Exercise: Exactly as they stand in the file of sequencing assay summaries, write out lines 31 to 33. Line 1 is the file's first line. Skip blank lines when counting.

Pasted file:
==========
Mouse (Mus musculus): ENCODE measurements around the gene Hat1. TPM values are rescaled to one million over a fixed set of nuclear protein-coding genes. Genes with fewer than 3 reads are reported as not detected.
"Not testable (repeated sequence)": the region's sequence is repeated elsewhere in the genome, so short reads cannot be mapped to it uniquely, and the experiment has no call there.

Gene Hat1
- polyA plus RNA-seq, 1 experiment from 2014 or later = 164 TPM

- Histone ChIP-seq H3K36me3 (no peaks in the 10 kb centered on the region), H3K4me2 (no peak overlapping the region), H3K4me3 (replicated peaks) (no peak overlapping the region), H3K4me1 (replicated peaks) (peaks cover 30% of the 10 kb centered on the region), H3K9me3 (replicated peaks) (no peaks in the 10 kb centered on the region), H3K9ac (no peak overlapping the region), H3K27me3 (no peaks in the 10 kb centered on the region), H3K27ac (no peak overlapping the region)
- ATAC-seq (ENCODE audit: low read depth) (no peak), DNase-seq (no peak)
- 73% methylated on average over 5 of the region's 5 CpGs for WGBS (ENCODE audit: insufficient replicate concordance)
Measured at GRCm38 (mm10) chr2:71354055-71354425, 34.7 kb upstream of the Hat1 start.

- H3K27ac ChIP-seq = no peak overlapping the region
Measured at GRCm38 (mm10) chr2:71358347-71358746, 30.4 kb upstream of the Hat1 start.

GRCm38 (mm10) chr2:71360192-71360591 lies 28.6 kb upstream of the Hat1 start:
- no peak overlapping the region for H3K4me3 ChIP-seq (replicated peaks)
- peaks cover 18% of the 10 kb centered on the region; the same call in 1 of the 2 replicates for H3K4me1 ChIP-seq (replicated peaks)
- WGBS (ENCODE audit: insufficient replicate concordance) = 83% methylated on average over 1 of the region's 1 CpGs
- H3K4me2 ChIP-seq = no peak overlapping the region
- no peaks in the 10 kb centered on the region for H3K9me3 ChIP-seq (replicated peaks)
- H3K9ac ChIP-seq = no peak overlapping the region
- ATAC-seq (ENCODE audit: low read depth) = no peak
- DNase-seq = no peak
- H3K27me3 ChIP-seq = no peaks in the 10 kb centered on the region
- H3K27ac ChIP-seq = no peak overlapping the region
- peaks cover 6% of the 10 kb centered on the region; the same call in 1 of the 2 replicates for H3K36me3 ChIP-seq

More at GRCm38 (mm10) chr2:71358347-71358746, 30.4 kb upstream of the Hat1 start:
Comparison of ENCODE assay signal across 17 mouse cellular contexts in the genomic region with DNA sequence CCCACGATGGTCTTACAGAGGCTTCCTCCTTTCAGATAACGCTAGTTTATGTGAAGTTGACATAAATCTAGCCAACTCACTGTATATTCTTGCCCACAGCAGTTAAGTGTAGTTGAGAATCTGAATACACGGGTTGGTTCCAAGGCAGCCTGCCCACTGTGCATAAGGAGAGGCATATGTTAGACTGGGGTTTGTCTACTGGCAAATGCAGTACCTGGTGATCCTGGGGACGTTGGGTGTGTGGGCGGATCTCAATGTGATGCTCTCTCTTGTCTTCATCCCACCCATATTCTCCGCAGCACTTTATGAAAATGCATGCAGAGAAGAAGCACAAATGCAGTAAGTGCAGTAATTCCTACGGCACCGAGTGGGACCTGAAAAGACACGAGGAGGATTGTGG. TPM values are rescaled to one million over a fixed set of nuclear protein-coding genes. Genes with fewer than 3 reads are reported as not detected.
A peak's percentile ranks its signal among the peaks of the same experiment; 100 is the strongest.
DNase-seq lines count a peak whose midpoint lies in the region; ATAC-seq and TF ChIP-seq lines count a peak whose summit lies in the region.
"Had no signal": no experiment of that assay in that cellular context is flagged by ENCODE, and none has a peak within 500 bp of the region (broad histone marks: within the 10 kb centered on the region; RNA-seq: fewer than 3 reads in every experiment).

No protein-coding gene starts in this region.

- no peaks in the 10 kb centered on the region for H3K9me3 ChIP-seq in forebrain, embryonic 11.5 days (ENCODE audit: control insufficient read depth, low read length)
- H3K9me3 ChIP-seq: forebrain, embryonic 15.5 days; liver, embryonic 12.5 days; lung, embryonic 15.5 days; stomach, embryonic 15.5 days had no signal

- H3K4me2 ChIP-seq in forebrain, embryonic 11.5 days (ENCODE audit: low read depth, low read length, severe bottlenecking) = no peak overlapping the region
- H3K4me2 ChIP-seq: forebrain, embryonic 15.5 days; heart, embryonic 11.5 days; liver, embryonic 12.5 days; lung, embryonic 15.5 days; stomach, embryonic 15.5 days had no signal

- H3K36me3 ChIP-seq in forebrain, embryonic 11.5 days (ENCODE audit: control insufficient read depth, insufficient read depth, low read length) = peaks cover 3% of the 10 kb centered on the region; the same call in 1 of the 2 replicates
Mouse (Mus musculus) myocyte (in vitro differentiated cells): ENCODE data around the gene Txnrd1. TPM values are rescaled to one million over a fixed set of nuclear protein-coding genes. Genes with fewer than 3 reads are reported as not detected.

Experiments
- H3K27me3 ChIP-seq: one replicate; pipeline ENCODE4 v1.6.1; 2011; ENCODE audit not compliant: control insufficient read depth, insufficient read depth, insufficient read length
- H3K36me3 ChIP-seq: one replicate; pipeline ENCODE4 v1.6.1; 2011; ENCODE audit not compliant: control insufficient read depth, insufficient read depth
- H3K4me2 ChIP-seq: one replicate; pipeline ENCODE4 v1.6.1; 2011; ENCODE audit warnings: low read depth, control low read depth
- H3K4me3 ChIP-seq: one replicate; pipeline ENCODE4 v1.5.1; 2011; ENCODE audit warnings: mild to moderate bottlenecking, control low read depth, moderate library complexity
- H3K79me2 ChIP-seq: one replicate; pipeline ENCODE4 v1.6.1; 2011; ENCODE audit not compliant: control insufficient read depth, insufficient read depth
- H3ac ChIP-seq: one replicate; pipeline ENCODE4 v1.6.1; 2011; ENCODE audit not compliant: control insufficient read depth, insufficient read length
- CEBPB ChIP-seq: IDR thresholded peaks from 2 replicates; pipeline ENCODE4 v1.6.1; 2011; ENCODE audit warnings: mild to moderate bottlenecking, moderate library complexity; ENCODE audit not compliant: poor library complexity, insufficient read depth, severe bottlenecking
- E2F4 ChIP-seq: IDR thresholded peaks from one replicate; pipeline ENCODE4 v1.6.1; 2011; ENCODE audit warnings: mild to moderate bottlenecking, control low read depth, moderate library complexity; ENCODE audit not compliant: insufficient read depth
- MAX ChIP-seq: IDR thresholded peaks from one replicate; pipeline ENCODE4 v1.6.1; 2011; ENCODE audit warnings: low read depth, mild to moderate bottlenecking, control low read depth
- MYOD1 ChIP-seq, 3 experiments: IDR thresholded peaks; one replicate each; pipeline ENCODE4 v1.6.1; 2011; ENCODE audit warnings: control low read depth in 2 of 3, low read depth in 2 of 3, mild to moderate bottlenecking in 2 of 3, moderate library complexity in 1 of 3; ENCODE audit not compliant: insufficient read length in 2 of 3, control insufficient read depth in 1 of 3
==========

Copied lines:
- H3K4me2 ChIP-seq in forebrain, embryonic 11.5 days (ENCODE audit: low read depth, low read length, severe bottlenecking) = no peak overlapping the region
- H3K4me2 ChIP-seq: forebrain, embryonic 15.5 days; heart, embryonic 11.5 days; liver, embryonic 12.5 days; lung, embryonic 15.5 days; stomach, embryonic 15.5 days had no signal

- H3K36me3 ChIP-seq in forebrain, embryonic 11.5 days (ENCODE audit: control insufficient read depth, insufficient read depth, low read length) = peaks cover 3% of the 10 kb centered on the region; the same call in 1 of the 2 replicates